Algebraic and Spectral Graph Theory (16w5111)

Arriving in Banff, Alberta Sunday, July 31 and departing Friday August 5, 2016

Organizers

(University of Waterloo)

(University of British Columbia)

(University of Washington)

Nikhill Srivastava (University of California, Berkeley)

Objectives

The goals of the workshop are as follows:

(1) To bring together researchers in the fields of spectral graph theory and algebraic graph theory, and to stimulate the exchange of ideas and techniques between the two groups. The basic objects of study in spectral graph theory have traditionally been eigenvalues and eigenvectors; the same is true of spectral algorithms. On the other hand, recent breakthroughs on Ramanujan graphs and the Kadison-Singer problem are instead based on analyzing characteristic polynomials, which have received intensive study in the algebraic graph theory community. We anticipate many benefits of promoting interaction between the spectral and algebraic graph theory researchers.

(2) To enlarge everybody’s notions of what algebraic and spectral graph theory can mean. We have invited several researchers (Friedman, Gilbert, Godsil, Kaufman-Halman, Lindenstrauss, Lubotzky) who currently work on promising frontiers of this field, such as more general physical processes on graphs (quantum walks, scattering, wave equation), delocalization of eigenvectors and connections to ergodic theory, and spectral theory of higher simplicial complexes.

(3) To include many younger researchers, and foster a relaxed interaction with established researchers. At present, we have informed only a small number of young researchers. If the workshop is approved, then we will invite other young researchers. Our goal is to have a third of the workshop participants from this group.

Timeliness and appropriateness of the workshop

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There are three overarching themes on which we focus. Each of these has taken shape over the past few years, and the potential for significant progress is ripe. This is an opportune time for a workshop that will foster interaction and crystalize an agenda for future work.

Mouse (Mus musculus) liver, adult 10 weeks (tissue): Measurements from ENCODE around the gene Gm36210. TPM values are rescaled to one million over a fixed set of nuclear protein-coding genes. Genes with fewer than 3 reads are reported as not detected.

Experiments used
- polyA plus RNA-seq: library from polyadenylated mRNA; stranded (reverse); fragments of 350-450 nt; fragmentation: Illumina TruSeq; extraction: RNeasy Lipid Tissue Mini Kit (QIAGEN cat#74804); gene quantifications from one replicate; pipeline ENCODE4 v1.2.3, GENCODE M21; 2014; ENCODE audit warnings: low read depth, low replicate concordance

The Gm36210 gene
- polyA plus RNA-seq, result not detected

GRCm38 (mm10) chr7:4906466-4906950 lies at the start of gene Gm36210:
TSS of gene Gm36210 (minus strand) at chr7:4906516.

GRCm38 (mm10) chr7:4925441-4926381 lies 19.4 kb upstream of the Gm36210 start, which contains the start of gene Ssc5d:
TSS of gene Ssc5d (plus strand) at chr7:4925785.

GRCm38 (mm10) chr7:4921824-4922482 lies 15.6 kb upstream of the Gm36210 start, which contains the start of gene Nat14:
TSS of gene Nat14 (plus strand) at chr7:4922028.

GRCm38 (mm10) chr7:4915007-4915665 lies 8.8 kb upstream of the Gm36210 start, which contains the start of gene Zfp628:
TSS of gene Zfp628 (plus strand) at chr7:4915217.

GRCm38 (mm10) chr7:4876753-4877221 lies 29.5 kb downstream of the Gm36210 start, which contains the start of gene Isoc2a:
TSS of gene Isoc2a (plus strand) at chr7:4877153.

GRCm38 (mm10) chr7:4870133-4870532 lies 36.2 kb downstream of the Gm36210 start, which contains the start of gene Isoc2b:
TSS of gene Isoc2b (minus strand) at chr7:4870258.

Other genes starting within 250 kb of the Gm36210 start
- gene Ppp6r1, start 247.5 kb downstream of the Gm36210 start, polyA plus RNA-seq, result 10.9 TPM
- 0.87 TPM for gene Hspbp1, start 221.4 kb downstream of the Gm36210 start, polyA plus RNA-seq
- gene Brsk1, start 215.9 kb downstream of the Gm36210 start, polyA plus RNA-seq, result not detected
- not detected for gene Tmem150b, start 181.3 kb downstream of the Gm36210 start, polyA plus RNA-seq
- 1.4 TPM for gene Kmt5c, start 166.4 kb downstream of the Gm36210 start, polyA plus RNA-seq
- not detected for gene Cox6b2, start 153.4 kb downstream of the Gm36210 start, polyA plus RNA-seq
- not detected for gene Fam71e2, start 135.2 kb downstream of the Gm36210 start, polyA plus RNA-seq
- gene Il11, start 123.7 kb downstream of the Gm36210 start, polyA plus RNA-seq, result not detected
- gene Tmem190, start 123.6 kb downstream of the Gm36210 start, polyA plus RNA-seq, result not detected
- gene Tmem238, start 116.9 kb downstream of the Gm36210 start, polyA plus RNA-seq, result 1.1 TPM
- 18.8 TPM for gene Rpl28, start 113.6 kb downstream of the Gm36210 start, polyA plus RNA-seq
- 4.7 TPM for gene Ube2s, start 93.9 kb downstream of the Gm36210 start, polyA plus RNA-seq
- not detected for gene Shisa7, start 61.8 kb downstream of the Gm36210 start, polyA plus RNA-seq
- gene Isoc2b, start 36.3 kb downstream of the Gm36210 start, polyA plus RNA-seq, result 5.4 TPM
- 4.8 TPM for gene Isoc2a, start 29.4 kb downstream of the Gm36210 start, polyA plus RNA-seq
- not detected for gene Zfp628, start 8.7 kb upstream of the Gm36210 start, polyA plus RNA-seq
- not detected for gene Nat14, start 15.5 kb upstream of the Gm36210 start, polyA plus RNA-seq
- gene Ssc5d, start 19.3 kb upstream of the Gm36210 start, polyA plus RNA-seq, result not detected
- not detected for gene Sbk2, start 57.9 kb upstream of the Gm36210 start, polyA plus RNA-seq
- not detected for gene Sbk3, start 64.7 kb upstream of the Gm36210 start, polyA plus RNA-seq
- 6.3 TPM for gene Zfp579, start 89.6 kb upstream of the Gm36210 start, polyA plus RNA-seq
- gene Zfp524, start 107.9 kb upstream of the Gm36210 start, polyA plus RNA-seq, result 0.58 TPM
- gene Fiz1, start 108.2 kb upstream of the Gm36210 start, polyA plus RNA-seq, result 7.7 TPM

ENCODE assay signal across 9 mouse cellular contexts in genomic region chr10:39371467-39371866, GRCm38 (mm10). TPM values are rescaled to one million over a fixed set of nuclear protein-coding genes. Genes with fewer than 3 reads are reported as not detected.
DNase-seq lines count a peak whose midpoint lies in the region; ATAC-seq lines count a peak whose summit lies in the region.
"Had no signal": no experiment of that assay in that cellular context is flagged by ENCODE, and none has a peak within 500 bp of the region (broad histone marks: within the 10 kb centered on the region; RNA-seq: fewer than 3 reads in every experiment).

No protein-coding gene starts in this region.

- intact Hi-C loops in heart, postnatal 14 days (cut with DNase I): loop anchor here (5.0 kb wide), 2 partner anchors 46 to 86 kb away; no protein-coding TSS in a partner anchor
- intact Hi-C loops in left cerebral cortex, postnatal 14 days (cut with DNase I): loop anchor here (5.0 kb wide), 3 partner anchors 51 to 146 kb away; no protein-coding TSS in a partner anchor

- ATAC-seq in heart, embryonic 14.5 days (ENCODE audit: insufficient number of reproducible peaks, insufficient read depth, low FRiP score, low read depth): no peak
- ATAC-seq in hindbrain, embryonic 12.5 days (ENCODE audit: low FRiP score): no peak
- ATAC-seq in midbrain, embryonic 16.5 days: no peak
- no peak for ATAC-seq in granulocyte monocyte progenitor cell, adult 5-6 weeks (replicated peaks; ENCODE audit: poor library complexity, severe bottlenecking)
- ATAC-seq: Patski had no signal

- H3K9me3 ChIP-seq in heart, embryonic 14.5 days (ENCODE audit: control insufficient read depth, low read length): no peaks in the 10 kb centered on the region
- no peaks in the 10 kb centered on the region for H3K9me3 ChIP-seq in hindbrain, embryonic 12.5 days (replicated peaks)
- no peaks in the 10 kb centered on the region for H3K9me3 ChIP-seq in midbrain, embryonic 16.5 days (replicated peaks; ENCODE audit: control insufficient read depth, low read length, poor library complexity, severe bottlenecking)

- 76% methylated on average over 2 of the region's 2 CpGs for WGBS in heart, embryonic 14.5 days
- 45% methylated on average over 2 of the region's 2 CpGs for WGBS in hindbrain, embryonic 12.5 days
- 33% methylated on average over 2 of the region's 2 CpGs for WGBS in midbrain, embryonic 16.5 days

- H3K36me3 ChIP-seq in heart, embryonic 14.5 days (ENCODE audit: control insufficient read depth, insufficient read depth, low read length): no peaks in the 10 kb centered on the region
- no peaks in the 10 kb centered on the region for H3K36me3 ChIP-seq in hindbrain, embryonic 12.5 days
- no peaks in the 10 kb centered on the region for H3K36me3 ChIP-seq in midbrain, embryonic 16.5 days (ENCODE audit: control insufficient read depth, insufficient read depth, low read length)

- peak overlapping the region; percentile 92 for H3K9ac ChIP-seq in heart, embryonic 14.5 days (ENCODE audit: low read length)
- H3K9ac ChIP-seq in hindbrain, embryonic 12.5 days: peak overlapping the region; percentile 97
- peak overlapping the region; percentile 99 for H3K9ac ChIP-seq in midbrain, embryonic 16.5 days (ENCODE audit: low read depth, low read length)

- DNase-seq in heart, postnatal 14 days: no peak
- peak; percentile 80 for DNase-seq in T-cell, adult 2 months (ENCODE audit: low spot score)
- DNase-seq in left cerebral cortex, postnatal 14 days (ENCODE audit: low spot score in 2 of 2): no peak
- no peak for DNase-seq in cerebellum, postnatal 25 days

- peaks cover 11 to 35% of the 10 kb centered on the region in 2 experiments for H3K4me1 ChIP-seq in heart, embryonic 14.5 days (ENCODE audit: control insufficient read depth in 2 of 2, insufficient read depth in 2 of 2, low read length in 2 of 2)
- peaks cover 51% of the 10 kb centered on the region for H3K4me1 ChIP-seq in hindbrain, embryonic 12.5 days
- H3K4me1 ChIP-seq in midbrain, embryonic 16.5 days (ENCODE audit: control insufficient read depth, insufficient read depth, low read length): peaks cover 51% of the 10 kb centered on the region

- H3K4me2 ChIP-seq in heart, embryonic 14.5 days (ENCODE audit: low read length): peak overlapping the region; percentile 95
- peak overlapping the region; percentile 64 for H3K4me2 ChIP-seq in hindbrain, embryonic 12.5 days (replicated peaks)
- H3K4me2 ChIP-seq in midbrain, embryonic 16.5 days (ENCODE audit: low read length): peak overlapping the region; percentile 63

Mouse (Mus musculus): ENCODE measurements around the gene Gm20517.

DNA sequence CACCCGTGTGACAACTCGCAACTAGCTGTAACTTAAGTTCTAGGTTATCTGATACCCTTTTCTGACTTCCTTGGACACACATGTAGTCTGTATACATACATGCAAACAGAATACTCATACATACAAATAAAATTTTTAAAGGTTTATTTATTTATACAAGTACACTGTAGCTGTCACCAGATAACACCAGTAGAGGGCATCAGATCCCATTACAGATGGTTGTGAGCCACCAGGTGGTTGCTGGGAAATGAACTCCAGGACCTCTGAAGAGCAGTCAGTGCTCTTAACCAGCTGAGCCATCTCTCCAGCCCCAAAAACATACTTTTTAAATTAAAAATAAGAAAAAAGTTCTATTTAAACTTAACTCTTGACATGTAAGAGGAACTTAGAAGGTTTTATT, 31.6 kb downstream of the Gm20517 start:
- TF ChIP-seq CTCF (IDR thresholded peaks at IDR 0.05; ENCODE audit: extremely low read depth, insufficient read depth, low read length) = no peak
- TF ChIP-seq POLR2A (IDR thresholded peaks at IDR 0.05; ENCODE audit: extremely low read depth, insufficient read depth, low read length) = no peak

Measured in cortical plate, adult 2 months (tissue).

1. Linear-time Laplacian systems solvers and applications to fast algorithms for combinatorial problems. Since Spielman and Teng gave the first near-linear time algorithms for solving sparse, diagonally-dominant linear systems, progress has been rampant. New algorithms have led to advances in many areas of computer science. A prominent example is the recent work on maximum flows which uses these solvers as a subroutine to yield the first improvements on running times that have stood for 35 years. Even more recently, this line of work has led to significant new results in interior point methods for solving linear programs.

2. Sparsification, interlacing polynomials, and the Kadison-Singer problem. The work of Marcus, Spielman, and Srivastava--which itself was inspired by the push for faster Laplacian solvers--has shown the relevance of algebraic graph theory to the modern spectral theory of graphs. As an example of the kind of connection the proposed workshop seeks to encourage, it seems likely that these algebraic techniques could lend insight to the “thin-trees conjecture” from classical graph theory. In particular, this provides a path to understanding the complexity of the asymmetric traveling salesman problem.

3. Spectral geometry of graphs, small set expansion, and the unique games conjecture. It has long been known that the eigenvectors of the Laplacian encode information on the cut structure of graphs. But it has only become apparent recently that an intimate relationship exists, in generality, throughout the spectrum. These “higher order” spectral phenomena have been employed to mount an attack on the unique games conjecture, a central open problem in computational complexity. On the other side, the extent to which the expansion and spectral profile disassociate at large energies has inspired the “short code” construction. This has led, for example, to new progress on the Goemans-Linial conjecture in metric geometry. A major goal is to identify “certificates” for graph expansion (e.g., log-Sobolev inequalities) that cannot be efficiently searched for. Such certificates would provide the seeds for exhibiting computational hardness.